"I don't want to get to the point where it turns into dementia, Alzheimer's. I don't want that," says Dorsett, who ran for 12,739 yards, the eighth-highest total in league history. He is, in that moment, sad and deflated -- in others, pumped up and angry, fists flying to punctuate his words. "There's no doubt in my mind that ... what I went through as a football player is taking an effect on me today. There's no ifs, ands or buts about that. I'm just hoping and praying I can find a way to cut it off at the pass."
Dorsett's had surgery on both his knees, and problems with his left arm and right wrist. He says then-Cowboys coach Tom Landry once told him he could play despite a broken bone in his back. Not even the flak jacket Dorsett says he wore beneath his jersey could bring relief, the injury so painful that "tears would just start flowing out of my eyes, profusely and uncontrollably" during practices.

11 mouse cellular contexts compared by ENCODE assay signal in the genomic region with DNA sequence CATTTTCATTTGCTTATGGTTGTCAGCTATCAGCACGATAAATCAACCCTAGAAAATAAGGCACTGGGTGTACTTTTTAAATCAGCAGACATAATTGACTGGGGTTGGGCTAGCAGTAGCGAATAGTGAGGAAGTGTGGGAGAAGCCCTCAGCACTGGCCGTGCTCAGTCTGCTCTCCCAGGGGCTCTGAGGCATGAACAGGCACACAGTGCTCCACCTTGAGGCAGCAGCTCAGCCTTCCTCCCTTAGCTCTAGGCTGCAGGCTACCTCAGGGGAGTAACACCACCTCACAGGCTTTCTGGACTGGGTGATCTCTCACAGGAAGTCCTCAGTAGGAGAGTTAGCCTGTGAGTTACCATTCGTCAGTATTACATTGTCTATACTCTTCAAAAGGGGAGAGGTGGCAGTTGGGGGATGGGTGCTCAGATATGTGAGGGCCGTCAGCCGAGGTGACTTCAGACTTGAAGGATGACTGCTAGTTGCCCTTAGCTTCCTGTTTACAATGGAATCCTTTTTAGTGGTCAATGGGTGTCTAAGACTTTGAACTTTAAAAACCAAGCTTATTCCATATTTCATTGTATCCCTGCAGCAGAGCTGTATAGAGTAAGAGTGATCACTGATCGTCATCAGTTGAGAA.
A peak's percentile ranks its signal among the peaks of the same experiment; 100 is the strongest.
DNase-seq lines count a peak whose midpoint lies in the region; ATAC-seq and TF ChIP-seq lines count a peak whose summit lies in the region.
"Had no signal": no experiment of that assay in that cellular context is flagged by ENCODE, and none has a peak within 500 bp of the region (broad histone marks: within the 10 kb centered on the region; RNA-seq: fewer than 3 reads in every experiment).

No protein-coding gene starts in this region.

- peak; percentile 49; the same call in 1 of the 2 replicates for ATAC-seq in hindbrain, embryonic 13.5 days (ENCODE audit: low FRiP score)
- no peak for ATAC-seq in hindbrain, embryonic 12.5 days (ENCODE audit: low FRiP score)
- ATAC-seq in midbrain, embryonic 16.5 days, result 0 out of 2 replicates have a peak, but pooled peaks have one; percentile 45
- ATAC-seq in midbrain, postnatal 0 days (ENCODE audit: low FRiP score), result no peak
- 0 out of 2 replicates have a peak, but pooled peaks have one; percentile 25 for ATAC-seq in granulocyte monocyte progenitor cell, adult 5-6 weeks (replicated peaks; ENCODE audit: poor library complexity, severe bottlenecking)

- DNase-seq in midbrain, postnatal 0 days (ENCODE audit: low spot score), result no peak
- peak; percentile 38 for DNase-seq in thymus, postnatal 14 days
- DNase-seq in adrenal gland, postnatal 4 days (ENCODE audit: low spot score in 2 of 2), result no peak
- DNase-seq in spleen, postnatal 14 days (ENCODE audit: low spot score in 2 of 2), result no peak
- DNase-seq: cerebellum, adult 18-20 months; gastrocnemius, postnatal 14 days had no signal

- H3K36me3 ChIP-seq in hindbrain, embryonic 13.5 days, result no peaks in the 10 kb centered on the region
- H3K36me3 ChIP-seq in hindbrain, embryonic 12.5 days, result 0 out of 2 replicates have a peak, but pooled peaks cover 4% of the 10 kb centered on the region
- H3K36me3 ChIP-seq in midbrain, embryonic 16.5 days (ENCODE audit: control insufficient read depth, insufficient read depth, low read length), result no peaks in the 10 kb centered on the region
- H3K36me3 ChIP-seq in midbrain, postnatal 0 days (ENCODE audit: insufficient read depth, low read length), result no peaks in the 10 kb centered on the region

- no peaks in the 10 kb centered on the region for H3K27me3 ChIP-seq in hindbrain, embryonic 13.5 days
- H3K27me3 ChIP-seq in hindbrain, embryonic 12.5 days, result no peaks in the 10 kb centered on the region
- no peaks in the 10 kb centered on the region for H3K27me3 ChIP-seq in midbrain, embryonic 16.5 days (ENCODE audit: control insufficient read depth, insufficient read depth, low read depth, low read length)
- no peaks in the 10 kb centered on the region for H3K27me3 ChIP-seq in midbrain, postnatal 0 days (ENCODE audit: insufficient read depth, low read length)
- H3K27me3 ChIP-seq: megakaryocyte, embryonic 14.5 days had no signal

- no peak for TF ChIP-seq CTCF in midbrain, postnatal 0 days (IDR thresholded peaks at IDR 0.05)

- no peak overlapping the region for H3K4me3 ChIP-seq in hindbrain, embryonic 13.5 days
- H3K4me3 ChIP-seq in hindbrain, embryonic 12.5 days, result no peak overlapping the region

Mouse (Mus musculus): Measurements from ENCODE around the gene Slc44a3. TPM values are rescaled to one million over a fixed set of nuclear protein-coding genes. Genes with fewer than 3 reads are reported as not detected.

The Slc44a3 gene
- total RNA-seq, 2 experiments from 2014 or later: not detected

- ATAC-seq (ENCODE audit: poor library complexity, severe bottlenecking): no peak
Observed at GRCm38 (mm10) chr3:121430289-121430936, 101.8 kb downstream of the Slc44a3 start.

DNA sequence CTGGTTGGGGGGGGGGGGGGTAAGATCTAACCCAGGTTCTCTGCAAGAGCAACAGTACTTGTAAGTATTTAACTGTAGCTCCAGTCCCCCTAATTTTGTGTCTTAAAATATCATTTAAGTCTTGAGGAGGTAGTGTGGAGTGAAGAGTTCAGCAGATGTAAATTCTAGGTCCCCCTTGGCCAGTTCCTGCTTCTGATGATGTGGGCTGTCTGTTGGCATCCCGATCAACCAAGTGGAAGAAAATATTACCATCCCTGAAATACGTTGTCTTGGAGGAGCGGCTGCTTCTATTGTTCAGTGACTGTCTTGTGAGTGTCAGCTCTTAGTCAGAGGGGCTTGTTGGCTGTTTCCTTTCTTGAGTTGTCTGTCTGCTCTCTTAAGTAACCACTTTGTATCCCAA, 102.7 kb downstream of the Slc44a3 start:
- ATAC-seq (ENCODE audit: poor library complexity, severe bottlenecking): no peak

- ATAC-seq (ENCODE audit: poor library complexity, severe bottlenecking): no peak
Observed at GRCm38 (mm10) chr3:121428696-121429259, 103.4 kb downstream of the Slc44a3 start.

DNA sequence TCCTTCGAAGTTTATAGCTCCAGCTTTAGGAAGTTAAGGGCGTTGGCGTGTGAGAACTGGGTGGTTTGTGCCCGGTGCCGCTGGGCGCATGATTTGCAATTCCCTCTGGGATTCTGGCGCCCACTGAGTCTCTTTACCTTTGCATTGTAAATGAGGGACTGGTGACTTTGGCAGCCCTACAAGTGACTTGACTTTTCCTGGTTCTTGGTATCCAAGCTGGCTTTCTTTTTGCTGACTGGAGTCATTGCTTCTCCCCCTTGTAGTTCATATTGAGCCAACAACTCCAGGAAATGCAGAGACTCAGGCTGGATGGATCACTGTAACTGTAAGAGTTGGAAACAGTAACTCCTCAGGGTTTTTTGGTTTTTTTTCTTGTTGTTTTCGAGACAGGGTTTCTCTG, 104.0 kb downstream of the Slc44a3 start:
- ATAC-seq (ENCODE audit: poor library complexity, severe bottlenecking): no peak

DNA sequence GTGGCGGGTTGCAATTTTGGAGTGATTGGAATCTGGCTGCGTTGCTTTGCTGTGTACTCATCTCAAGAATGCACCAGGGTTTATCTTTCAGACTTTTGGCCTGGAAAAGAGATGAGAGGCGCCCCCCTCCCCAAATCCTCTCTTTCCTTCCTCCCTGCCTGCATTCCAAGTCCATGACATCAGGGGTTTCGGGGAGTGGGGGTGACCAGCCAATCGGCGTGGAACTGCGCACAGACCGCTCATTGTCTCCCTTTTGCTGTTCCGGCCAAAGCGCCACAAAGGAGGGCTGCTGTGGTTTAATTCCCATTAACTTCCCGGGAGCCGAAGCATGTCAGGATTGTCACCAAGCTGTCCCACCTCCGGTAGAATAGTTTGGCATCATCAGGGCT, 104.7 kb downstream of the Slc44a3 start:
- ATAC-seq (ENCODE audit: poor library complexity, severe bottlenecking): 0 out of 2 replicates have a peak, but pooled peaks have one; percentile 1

"They would see me and just point to the training room. 'Go to the training room, get some ice and heat and come on back out here,' " Dorsett says.
And during games?
"They were hitting me, and I'd be squealing like a pig," Dorsett says, imitating the guttural sound. "It was so bad that the other team was telling our coaches, 'Get him out of the game.' You know that something's wrong then. And like a fool, I stayed as long as I could. They're going to our sideline, telling our coaches, 'Get him out of the game!' ... You know it's bad when the opposition feels sorry for you."
Other players described an off-camera NFL that is darker than the carefully scripted show presented during Super Bowl week. Their recollections, based on playing careers that touched every decade from the 1960s to the 2000s, include: